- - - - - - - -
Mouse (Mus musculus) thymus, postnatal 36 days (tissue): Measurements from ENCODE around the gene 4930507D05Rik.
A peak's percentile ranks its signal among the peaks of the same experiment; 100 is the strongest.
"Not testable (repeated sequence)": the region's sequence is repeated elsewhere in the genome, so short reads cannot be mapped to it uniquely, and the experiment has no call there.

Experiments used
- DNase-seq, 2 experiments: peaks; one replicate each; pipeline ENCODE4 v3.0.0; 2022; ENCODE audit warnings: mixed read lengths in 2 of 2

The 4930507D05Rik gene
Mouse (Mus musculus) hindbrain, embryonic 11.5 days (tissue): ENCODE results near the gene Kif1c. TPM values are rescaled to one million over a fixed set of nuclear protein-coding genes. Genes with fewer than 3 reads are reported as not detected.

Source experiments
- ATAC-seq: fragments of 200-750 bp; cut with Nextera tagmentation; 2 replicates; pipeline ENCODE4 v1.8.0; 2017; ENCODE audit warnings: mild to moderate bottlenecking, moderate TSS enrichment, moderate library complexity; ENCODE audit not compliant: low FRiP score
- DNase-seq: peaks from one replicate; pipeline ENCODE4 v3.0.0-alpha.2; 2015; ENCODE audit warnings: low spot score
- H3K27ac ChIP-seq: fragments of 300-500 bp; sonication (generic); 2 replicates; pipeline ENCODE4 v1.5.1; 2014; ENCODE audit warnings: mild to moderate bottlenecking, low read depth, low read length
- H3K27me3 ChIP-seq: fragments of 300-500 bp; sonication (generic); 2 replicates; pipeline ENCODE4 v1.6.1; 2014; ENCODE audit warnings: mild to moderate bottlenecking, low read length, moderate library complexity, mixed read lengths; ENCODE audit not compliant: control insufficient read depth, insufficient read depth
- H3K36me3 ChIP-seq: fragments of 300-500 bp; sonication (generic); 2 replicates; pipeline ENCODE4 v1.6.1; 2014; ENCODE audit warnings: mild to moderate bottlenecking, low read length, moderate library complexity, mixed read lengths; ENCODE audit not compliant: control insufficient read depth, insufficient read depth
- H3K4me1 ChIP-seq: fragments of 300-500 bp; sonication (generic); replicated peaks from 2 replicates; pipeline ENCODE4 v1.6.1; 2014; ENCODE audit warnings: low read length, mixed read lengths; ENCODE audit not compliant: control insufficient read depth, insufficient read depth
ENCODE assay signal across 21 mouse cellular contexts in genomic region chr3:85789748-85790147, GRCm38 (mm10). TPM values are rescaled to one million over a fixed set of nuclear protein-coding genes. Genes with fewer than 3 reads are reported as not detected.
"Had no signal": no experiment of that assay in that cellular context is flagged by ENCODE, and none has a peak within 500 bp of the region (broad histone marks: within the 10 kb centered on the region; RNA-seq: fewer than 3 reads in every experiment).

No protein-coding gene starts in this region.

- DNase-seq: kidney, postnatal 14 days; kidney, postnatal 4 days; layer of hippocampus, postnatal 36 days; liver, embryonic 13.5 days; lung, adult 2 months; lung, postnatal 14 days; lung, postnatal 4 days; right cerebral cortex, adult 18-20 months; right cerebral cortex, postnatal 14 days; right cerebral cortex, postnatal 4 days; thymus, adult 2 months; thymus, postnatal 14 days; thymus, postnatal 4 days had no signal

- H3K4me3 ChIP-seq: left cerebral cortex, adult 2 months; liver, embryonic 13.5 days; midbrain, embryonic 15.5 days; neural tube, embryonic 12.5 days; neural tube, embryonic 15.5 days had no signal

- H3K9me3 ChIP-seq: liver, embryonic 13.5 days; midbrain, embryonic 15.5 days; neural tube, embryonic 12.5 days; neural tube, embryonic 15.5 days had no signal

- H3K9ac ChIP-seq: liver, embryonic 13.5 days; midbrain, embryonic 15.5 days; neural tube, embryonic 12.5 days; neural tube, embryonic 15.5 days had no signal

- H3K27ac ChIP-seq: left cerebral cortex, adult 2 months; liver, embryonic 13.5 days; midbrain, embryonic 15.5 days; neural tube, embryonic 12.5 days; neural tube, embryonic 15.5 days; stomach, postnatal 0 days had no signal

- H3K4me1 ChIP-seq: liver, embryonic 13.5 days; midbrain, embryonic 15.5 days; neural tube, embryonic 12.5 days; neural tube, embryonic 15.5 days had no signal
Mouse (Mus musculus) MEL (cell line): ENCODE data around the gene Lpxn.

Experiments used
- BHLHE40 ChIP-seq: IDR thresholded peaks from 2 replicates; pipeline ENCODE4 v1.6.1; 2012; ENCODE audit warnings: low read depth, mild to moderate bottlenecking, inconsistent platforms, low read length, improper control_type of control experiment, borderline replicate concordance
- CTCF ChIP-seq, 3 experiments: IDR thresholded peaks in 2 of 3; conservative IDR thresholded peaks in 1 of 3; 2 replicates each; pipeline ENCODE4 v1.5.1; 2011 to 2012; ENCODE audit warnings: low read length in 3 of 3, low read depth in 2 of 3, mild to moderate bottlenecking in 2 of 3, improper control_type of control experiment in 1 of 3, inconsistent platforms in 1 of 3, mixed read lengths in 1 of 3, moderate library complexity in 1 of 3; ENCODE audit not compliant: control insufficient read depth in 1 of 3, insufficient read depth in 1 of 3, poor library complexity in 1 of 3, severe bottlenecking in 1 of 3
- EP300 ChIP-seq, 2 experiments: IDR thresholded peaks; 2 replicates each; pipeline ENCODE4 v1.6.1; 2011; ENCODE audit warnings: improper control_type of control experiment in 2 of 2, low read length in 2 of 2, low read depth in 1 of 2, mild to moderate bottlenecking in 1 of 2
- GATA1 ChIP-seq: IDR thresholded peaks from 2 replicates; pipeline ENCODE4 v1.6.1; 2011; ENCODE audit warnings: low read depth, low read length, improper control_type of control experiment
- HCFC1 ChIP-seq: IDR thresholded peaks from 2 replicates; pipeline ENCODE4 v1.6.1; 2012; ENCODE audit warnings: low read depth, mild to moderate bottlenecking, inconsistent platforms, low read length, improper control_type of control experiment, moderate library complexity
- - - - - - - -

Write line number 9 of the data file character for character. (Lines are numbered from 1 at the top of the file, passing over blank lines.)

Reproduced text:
- ATAC-seq: fragments of 200-750 bp; cut with Nextera tagmentation; 2 replicates; pipeline ENCODE4 v1.8.0; 2017; ENCODE audit warnings: mild to moderate bottlenecking, moderate TSS enrichment, moderate library complexity; ENCODE audit not compliant: low FRiP score